Tips and tidbits for travel and for fun

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LAST ISSUE WE INVITED Puzzler players to consider this: “Invited by one of England’s most powerful bishops, an abbot and 12 monks came from Normandy in the early 12th century to found this monastery—the first in England of its order. They built in a water meadow by an oft-flooding river, but the ruins are idyllic, picturesque and open to visitors. You can almost see Jane Austen picnicking on the grounds.”

On the banks of the River Waverley beside the B2332 near Farnham, Surrey, Waverley Abbey was the first Cistercian abbey in England. It was founded in 1128 at the instigation of the Bishop of Winchester, William Giffard. Waverley Abbey is cared for by English Heritage and always open for exploration—just up the road from Jane Austen’s home at Chawton, Hampshire.

Now, here’s something puzzling: As a young man, I was a flamboyant man-about-town in London and wrote popular novels; as an old man with a reputation as an orator, I was the Queen’s favorite politician and the toast of Europe.

Join the cast of regular Puzzler players, and email your answer to [email protected]. All entries are acknowledged.

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Keeping in Touch

WE ARE ALWAYS DELIGHTED to hear from British Heritage readers—and occasionally to pass along the enthusiasms and travel tips you share. We would love to hear if you’ve used British Heritage in planning your own adventures in Britain. We can always be reached at [email protected].

Coming up in British Heritage

  • Whisky Galore: the “Water of Life”

  • Mists over Glastonbury

  • Celebrate Shakespeare at 450

  • London Gets Bigger with Overground

  • Lizzie Bennet’s Grand Tour

  • Doing the Christmas Markets

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Express Your Frustrations and Joys

The best surveys are always self-selecting. After all, you receive thoughtful responses from folks motivated enough to share them. So…what’s up with British Heritage? We would love to have you share. What do you read, or not read, in the magazine? What is helpful and interesting; what is a waste of space that could be used better? Where should we offer more information, and what is Too Much? We would be delighted to gain your input. Drop us a note at [email protected].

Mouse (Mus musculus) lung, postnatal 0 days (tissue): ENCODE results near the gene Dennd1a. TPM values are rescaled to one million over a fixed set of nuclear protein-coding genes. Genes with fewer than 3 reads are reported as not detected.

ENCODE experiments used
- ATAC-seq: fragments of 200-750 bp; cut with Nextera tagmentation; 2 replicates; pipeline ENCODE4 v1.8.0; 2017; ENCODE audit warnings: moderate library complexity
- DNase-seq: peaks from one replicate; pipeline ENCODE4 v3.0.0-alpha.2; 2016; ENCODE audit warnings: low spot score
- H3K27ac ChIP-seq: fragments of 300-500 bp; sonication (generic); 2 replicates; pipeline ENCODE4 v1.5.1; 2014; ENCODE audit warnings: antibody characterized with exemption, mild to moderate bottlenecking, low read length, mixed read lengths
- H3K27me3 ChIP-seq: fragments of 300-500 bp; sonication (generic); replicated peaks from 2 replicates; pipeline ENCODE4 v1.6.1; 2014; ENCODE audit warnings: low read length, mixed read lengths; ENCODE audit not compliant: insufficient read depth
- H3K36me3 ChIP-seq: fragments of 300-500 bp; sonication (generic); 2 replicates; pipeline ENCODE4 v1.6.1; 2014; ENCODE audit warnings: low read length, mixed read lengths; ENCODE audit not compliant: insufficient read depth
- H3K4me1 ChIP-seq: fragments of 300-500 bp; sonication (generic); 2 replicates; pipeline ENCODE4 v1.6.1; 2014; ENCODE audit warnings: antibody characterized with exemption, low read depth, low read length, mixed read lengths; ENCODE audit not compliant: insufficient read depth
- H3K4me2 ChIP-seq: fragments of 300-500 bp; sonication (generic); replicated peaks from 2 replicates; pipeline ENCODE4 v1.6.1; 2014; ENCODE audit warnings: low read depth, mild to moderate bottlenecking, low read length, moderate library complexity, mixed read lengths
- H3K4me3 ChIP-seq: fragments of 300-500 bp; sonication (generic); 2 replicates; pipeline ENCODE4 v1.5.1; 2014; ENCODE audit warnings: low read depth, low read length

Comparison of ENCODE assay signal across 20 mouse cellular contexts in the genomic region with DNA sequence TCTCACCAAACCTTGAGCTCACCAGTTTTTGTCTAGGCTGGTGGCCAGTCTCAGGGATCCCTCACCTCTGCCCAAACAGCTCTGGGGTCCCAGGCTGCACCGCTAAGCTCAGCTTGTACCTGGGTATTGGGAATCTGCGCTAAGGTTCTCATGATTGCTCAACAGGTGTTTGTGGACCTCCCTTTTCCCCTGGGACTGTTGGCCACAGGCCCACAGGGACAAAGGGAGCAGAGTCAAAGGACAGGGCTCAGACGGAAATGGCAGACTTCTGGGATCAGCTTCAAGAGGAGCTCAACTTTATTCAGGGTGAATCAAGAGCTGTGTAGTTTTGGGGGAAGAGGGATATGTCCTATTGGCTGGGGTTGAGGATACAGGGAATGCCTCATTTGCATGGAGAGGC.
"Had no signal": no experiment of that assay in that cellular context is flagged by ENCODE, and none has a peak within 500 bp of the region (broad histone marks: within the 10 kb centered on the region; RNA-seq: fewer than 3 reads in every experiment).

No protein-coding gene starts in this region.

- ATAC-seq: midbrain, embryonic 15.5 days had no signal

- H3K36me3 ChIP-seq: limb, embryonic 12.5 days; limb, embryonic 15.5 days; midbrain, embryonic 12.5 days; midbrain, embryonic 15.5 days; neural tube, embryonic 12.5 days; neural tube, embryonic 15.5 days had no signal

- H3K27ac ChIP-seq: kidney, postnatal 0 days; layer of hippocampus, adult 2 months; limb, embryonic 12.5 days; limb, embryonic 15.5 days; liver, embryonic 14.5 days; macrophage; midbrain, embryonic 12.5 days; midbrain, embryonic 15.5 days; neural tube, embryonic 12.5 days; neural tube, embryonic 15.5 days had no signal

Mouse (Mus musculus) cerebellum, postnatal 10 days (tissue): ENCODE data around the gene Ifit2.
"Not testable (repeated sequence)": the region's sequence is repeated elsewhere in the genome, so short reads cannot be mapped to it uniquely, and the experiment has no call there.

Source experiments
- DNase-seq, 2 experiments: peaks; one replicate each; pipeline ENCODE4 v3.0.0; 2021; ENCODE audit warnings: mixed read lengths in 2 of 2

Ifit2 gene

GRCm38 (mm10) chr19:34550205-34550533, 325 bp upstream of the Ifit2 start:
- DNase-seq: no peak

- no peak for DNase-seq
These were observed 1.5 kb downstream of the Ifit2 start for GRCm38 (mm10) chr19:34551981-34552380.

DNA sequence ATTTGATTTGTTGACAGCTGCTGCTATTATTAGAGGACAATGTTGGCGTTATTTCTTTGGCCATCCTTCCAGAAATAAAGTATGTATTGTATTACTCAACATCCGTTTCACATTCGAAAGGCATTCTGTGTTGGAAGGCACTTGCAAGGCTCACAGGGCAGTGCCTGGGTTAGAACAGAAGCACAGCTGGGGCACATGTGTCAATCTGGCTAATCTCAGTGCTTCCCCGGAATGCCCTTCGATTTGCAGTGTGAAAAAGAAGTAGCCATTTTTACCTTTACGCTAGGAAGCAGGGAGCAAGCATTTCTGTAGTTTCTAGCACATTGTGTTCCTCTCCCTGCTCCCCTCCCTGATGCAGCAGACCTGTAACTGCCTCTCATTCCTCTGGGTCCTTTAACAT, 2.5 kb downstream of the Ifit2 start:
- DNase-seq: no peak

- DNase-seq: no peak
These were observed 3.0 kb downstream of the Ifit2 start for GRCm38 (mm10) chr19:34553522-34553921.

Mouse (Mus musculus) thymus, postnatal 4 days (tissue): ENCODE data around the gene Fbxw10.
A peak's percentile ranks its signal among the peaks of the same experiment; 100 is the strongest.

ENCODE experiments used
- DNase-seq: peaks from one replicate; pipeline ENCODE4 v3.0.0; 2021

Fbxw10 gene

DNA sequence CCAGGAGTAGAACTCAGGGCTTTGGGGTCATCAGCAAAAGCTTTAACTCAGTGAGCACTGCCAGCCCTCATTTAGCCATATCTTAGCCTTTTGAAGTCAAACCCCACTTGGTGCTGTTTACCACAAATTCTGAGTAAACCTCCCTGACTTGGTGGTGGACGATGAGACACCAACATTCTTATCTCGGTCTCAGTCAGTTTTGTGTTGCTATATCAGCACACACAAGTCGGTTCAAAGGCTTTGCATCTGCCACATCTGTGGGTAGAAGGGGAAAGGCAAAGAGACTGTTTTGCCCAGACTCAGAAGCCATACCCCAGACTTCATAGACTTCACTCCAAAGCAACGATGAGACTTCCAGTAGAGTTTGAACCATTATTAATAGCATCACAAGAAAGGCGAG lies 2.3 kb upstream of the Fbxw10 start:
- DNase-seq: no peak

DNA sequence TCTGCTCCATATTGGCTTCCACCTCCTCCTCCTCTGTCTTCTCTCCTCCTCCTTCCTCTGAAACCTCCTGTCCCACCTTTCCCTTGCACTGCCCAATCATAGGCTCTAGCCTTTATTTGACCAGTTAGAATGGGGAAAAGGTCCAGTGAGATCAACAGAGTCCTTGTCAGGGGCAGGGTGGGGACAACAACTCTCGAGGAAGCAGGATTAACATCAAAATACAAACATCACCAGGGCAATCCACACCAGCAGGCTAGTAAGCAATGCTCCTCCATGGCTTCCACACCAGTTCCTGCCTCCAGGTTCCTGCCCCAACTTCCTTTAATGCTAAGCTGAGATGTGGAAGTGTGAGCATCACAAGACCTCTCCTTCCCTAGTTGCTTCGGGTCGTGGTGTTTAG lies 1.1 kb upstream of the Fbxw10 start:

Sites for the Savvy

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Wit & Wisdom of C.S. Lewis

Miracles are a retelling in small letters of the very same story which is written across the whole world in letters too large for some of us to see.

Humility is not thinking less of yourself, it’s thinking of yourself less.

Aim at heaven and you will get earth thrown in. Aim at earth and you get neither.

You can’t get a cup of tea big enough or a book long enough to suit me.

There are two kinds of people: those who say to God, “Thy will be done,” and those to whom God says, “All right, then, have it your way.”

Tidbits from the Post

Thank you! You say it so well! I responded once to a survey for another magazine and tried to state everything you pointed out but I don’t feel I stated it as well. I DO read it cover to cover! You have excellent writers and I was glad to see their profiles. I better stop now or I will go on and on. Thank you on such a great job.
Lois Vollrath-Mena
Lancaster, Pa.

Congratulations on British Heritage. It has become a fixture in my life since I came to live in America. There is something rich about the magazine; it seems to pick up on subjects that are of great interest to the expatriot. For instance, well do I remember the night before the Invasion. We sat up all night with three Free French soldiers. I have no memory of why they were at our place! We lived in Little Chalfont, Bucks!
Phyllis Soroko
Sarasota, Fla.

Trust my confession: British Heritage is the first magazine I’ve ever subscribed to (and I think you can name the great ones going back to the 1950s) where I find myself thirstily wanting to devour every word, every page before setting it aside (and then with the Britain section of my library…not in the recycling way of every other magazine). I just love your magazine. Thank you for your wonderful magazine in all of its parts.
Sheila Saxby
Walnut Creek, Calif.

I get to England almost every year. Am a hopeless Anglophile, having lived abroad most of my life in South America working in our American embassies. Each time I return, I have the oddest feeling on landing at either Gatwick or Heathrow that I am returning home once again. It was an advertisement in British Heritage that first lured me to Cambridge one summer. Know how very much British Heritage is devoured in my household. Keep up those trips of yours so we may all share in them, albeit vicariously.
Elizabeth Zilli
Albuquerque, N.M.